MCLUCAS’S MUSIC INDUSTRY CONFIDENTIAL: Lessons Learned From Poor Quality Music Online

Music has… changed. Not in a “back when IIIII was a kid” sense (I’m also 24 so that wouldn’t even be that far back) but in the way we consume it. In many cases, it seems to be getting absorbed into the bigger window of being an entertainment/media company.

Music is no longer reserved for the artist who is taking their most painful and personal experiences and turning them into music. As attention becomes the main metric that matters, entertainers of all facets are coming out with music because it’s a quick cash grab, with much of the work being outsource-able to other people, such as the beat-making, lyric writing, and mixing process. So it has become a way to capture an existing following that is quick and easy to execute, with very little effort on behalf of the entertainer.

It has certainly created a massive wave of dumpster fire music, there’s no doubt about that. Being worse almost seems to be an incentive. Historically, the worst and most meme-worthy songs get the most shares and conversation compared to authentic songs, so why try harder for less views?

While I personally don’t like the way music is getting tossed around as this cheap commodity for clicks, the moral isn’t lost on me. If I peel the specifics back, I see it as:

Creators are making entertaining content that gets a reaction out of a listener. This reaction causes more likes, comments, and shares, and builds more attention.

Okay, if that is our thesis to learn from, how can you and I apply this to our worlds?

1. Try as many forms and formats of content as possible.

It may surprise you what you enjoy making. Personally, I would have NEVER thought making video essays would be super fun, but I wouldn’t have discovered that I love it without trying SO many different kinds of videos. If you go back into my YouTube channel, everything I made was SUPER different, and it probably took 6 to 10 formats of video to finally find what I enjoy. But for myself and you, it’s impossible to find that one format without getting started.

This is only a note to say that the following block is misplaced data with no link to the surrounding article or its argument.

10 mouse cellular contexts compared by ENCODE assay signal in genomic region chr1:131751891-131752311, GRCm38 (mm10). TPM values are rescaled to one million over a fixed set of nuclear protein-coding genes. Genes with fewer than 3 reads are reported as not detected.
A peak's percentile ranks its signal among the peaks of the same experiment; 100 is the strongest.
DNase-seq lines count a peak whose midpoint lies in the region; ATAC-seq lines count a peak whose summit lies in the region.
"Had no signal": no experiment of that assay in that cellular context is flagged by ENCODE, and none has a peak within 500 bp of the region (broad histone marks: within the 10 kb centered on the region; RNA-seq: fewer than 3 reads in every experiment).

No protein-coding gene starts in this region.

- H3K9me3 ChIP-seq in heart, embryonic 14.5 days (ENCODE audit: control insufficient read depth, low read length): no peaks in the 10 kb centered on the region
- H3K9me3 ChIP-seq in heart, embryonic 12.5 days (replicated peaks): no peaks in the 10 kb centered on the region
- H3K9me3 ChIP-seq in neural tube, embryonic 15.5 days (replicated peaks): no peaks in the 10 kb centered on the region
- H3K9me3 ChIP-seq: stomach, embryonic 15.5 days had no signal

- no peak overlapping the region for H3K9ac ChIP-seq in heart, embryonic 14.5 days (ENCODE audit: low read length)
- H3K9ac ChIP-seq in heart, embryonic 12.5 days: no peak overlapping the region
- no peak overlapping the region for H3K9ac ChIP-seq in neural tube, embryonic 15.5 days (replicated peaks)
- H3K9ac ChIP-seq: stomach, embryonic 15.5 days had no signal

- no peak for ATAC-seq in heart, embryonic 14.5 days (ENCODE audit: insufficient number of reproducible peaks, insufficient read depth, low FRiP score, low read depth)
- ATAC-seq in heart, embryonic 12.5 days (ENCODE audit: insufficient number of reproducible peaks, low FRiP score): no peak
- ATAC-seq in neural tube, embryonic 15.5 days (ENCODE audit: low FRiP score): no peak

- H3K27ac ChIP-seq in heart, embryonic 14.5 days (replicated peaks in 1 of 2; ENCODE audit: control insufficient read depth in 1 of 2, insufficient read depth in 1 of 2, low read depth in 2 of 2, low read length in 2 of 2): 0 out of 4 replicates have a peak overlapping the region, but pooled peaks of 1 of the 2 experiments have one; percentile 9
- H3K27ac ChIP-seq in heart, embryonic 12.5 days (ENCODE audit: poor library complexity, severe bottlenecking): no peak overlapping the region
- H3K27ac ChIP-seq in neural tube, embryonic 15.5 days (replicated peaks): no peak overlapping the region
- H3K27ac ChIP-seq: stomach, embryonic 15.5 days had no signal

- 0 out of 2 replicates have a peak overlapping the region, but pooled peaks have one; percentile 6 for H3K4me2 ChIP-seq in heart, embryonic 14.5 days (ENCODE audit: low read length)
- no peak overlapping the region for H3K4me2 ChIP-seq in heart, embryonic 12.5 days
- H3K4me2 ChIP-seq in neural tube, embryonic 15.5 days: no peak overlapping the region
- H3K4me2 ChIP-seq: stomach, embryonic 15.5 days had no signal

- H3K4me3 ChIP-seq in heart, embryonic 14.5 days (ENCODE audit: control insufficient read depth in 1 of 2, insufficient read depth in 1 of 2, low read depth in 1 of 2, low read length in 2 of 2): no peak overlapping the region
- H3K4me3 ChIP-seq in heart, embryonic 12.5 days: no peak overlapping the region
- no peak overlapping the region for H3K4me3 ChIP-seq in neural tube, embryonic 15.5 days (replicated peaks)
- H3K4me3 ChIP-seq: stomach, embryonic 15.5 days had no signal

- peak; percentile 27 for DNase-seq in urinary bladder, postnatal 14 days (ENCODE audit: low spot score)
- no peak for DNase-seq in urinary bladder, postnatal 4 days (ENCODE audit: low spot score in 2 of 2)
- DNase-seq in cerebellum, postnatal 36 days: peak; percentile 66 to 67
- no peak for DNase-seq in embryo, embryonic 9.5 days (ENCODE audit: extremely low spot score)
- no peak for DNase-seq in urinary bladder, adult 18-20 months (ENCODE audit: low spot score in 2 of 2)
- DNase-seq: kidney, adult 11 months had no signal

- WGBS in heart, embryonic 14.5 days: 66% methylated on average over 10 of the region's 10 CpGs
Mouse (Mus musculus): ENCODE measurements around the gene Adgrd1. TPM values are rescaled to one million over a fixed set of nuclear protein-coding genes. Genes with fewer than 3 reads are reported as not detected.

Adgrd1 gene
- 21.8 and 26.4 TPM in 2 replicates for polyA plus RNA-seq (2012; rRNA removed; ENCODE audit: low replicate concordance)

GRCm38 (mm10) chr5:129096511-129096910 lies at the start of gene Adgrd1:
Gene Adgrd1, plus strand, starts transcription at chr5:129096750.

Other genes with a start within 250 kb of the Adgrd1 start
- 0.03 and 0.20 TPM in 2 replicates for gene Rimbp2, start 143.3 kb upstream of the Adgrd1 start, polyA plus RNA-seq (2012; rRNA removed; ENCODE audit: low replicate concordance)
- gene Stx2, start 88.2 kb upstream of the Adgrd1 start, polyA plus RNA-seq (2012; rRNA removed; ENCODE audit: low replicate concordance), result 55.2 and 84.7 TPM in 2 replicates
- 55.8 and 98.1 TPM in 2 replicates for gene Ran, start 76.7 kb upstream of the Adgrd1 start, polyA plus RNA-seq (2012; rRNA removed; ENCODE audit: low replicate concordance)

2. Finding the intersection of content you enjoy with what they enjoy

This is the internet, and if your end goal is to get more attention on yourself (as most peoples end goal is) then it’s important to make sure that people want what you are creating. You may love a specific kind of video, but if people are not enjoying it, or it isn’t growing even slightly after 2 to 3 months, it’s probably a good idea to try something new.

Great examples of this in my world are cover videos. I LOVE reworking a song and making a super unique cover and collaborating with other musicians to do so. It was by far the most labor-intensive video format I’ve ever done, as I’m essentially producing a track, recording all the parts, sending parts to others, mixing, THEN filming, and it was SO much effort for a mixed bag of responses. After it wasn’t really taking off I decided to drop it and it has been one of the BEST decisions I’ve made so far.

3. You have to play “the game”.

In a world where everyone, including me, is vying for attention, creators have to put some effort into making clickable titles, thumbnails, and teaser content to attract people into their world. I hear people talking down about creators who make those (honest) click-baiting titles, but I know how important it is to present your music, videos, or statuses overall in a way that is enticing to the potential viewer. If you don’t make that effort to catch their attention, someone else has, and you will most certainly lose out on that person’s time.

So in a world of massive creators using music as a commodity to throw around for clicks, look at the macro. Yea, a lot of the music is straight poo poo, but the methods are what matters.

I actually made a 12-minute video diving into the way massive YouTubers have caused this shift in this video below, and go into a ton more detail on a few crucial examples. Also, the production quality of many of the music videos is laughable, but it’s a massive testament to the focus they have on being shareable and entertaining, and not nitpicking the details. Enjoy!



John McLucas is a full-time pop/rock music producer, mixing engineer, and content creator in Los Angeles California. He’s worked with professionals from all corners of the music industry, including Grammy Winning Engineer Dennis MacKay (Judas Priest, George Martin, David Bowie), Joey Sturgis Tones, Unstoppable Recording Machine, and Oculus VR. His strength is in coming up with unique creative concepts in both audio and visual mediums for his clients, corporate and personal.


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